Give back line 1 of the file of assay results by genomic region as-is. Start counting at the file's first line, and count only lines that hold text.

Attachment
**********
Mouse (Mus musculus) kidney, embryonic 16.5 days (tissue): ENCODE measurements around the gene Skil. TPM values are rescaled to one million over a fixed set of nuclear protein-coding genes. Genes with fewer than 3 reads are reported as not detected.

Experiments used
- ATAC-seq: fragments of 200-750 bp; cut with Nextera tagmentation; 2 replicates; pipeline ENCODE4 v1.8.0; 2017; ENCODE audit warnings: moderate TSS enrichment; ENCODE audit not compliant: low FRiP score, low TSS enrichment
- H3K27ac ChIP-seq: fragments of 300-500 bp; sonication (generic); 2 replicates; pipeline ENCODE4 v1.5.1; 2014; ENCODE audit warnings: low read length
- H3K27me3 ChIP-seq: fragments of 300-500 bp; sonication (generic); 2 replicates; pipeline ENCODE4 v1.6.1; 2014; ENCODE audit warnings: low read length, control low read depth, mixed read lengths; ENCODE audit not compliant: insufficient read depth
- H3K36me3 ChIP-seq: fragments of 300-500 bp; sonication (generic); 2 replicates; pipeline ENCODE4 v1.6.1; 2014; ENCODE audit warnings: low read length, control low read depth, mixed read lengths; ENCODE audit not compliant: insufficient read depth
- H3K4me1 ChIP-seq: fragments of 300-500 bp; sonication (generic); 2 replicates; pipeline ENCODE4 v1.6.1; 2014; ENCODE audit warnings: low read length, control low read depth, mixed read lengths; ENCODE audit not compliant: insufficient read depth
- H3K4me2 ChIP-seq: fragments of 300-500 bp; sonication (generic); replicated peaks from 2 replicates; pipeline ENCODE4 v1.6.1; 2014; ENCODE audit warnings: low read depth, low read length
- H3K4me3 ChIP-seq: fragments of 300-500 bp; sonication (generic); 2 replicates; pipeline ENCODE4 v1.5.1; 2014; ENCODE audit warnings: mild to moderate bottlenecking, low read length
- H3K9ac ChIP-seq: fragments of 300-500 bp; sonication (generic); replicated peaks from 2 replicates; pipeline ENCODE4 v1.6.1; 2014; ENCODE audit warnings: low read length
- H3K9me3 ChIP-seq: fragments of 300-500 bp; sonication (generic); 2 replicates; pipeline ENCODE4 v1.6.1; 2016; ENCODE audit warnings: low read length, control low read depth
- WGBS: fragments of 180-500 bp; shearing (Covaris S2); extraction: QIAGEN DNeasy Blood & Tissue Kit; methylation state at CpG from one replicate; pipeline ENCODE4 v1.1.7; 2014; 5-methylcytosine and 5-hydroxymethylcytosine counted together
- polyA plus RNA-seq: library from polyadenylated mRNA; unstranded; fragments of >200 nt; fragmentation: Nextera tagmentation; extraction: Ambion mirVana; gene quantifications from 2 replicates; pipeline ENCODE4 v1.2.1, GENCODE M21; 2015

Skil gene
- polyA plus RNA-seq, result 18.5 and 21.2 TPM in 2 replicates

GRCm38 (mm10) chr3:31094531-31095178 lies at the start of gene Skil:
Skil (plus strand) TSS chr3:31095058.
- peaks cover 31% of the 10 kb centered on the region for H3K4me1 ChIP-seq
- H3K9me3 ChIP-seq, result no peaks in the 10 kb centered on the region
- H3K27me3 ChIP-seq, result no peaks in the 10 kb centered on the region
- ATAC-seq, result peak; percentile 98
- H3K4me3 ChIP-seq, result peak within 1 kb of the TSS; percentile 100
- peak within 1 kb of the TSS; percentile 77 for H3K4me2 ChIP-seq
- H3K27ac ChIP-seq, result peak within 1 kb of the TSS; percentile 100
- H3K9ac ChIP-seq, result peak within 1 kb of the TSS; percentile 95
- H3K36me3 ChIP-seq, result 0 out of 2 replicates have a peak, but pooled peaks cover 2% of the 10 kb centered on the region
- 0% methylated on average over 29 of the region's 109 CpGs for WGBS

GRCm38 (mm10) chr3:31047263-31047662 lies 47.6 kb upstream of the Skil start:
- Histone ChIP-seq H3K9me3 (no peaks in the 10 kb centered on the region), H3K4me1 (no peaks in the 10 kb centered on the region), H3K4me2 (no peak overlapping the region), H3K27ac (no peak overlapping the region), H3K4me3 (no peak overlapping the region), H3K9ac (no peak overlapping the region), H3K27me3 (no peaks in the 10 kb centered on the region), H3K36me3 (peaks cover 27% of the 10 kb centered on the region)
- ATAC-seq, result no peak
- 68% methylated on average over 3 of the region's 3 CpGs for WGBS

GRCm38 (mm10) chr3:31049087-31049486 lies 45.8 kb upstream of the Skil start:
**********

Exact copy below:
Mouse (Mus musculus) kidney, embryonic 16.5 days (tissue): ENCODE measurements around the gene Skil. TPM values are rescaled to one million over a fixed set of nuclear protein-coding genes. Genes with fewer than 3 reads are reported as not detected.